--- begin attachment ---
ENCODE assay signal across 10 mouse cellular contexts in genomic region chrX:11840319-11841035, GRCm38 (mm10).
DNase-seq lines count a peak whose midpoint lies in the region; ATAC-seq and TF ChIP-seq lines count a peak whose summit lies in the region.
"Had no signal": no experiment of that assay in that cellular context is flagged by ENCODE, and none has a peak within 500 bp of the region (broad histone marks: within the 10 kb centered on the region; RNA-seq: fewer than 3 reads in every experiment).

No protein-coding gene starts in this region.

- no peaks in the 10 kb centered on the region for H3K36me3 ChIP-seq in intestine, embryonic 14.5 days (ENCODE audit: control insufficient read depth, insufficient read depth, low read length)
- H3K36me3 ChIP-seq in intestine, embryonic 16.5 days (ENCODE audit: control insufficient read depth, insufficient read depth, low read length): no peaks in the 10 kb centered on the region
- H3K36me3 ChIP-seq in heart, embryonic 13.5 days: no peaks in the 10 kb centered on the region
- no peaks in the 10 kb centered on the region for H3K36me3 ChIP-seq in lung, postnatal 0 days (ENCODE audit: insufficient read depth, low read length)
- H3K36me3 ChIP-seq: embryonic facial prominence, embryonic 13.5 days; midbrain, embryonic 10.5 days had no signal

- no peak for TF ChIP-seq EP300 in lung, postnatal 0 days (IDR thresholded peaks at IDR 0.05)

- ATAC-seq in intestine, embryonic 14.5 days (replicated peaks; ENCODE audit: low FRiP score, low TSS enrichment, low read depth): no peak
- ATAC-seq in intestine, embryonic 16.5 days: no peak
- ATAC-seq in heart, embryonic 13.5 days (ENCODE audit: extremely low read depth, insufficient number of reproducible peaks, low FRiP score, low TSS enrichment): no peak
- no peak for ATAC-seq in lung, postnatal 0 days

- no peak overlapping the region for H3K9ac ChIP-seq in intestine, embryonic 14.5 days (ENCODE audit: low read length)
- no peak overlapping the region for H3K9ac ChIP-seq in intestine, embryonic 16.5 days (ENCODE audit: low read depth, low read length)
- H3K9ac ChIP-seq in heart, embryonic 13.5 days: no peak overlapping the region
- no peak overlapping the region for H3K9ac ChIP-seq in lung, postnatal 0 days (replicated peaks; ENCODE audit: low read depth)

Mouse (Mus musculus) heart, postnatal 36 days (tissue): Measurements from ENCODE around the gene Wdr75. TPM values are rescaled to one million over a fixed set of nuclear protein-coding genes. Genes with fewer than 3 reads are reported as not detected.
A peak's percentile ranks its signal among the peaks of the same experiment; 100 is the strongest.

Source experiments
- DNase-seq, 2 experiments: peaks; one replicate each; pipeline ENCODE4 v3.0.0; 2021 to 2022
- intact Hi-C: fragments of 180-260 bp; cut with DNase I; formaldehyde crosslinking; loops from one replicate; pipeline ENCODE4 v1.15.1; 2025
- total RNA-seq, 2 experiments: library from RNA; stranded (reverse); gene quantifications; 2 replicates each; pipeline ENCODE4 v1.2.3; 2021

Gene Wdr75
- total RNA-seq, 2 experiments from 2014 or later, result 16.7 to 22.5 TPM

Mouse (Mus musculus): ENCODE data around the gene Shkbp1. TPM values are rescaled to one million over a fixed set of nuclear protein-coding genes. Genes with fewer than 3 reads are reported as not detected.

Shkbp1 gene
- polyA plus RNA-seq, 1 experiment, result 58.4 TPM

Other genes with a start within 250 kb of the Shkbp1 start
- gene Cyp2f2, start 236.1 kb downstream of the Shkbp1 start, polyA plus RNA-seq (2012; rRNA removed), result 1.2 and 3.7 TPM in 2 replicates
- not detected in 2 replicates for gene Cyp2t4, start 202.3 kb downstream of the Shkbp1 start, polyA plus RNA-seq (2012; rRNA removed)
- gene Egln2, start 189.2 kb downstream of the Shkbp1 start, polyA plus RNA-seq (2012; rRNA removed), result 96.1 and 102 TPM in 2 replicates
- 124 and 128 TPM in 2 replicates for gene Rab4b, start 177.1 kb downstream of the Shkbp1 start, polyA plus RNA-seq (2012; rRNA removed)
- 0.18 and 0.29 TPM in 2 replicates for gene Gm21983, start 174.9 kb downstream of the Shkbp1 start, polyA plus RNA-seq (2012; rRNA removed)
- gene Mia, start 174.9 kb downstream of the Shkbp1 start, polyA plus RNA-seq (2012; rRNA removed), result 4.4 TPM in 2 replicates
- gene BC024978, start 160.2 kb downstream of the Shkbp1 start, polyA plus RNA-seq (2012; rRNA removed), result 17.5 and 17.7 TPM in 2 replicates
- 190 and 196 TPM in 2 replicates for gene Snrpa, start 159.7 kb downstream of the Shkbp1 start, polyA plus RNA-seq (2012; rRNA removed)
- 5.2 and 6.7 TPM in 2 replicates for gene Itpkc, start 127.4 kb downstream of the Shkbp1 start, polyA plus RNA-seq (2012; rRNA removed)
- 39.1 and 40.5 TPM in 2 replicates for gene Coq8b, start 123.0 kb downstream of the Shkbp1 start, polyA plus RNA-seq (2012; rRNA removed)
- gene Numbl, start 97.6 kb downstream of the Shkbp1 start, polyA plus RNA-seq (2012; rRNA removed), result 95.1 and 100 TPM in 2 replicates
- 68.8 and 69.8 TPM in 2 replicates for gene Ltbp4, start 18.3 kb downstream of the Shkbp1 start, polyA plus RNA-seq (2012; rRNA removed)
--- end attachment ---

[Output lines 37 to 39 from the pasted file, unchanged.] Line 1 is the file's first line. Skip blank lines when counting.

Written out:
- gene BC024978, start 160.2 kb downstream of the Shkbp1 start, polyA plus RNA-seq (2012; rRNA removed), result 17.5 and 17.7 TPM in 2 replicates
- 190 and 196 TPM in 2 replicates for gene Snrpa, start 159.7 kb downstream of the Shkbp1 start, polyA plus RNA-seq (2012; rRNA removed)
- 5.2 and 6.7 TPM in 2 replicates for gene Itpkc, start 127.4 kb downstream of the Shkbp1 start, polyA plus RNA-seq (2012; rRNA removed)